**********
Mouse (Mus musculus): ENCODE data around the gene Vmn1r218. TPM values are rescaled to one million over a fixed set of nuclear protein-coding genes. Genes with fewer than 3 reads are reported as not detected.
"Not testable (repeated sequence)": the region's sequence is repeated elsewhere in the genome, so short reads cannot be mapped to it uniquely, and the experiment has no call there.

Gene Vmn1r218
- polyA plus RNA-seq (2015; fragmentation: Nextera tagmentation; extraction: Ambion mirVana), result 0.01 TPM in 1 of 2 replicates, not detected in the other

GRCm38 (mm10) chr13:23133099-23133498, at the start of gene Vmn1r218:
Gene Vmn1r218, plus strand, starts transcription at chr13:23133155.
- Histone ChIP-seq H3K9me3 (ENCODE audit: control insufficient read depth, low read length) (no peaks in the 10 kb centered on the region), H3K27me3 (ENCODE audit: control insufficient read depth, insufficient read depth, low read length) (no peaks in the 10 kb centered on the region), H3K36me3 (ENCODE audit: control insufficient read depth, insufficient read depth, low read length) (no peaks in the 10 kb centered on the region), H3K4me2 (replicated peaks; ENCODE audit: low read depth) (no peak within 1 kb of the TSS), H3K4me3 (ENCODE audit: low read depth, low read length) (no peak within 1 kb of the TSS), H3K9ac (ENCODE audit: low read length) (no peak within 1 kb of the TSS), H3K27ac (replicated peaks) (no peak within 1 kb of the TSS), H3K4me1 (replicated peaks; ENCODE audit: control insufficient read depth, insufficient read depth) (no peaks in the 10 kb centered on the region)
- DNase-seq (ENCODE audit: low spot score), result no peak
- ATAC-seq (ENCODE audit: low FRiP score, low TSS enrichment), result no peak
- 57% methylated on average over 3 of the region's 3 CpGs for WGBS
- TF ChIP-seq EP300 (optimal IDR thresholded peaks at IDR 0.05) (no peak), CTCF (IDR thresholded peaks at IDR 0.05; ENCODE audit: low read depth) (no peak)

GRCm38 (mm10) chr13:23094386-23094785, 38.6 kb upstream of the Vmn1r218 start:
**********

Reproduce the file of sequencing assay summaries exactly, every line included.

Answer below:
Mouse (Mus musculus): ENCODE data around the gene Vmn1r218. TPM values are rescaled to one million over a fixed set of nuclear protein-coding genes. Genes with fewer than 3 reads are reported as not detected.
"Not testable (repeated sequence)": the region's sequence is repeated elsewhere in the genome, so short reads cannot be mapped to it uniquely, and the experiment has no call there.

Gene Vmn1r218
- polyA plus RNA-seq (2015; fragmentation: Nextera tagmentation; extraction: Ambion mirVana), result 0.01 TPM in 1 of 2 replicates, not detected in the other

GRCm38 (mm10) chr13:23133099-23133498, at the start of gene Vmn1r218:
Gene Vmn1r218, plus strand, starts transcription at chr13:23133155.
- Histone ChIP-seq H3K9me3 (ENCODE audit: control insufficient read depth, low read length) (no peaks in the 10 kb centered on the region), H3K27me3 (ENCODE audit: control insufficient read depth, insufficient read depth, low read length) (no peaks in the 10 kb centered on the region), H3K36me3 (ENCODE audit: control insufficient read depth, insufficient read depth, low read length) (no peaks in the 10 kb centered on the region), H3K4me2 (replicated peaks; ENCODE audit: low read depth) (no peak within 1 kb of the TSS), H3K4me3 (ENCODE audit: low read depth, low read length) (no peak within 1 kb of the TSS), H3K9ac (ENCODE audit: low read length) (no peak within 1 kb of the TSS), H3K27ac (replicated peaks) (no peak within 1 kb of the TSS), H3K4me1 (replicated peaks; ENCODE audit: control insufficient read depth, insufficient read depth) (no peaks in the 10 kb centered on the region)
- DNase-seq (ENCODE audit: low spot score), result no peak
- ATAC-seq (ENCODE audit: low FRiP score, low TSS enrichment), result no peak
- 57% methylated on average over 3 of the region's 3 CpGs for WGBS
- TF ChIP-seq EP300 (optimal IDR thresholded peaks at IDR 0.05) (no peak), CTCF (IDR thresholded peaks at IDR 0.05; ENCODE audit: low read depth) (no peak)

GRCm38 (mm10) chr13:23094386-23094785, 38.6 kb upstream of the Vmn1r218 start: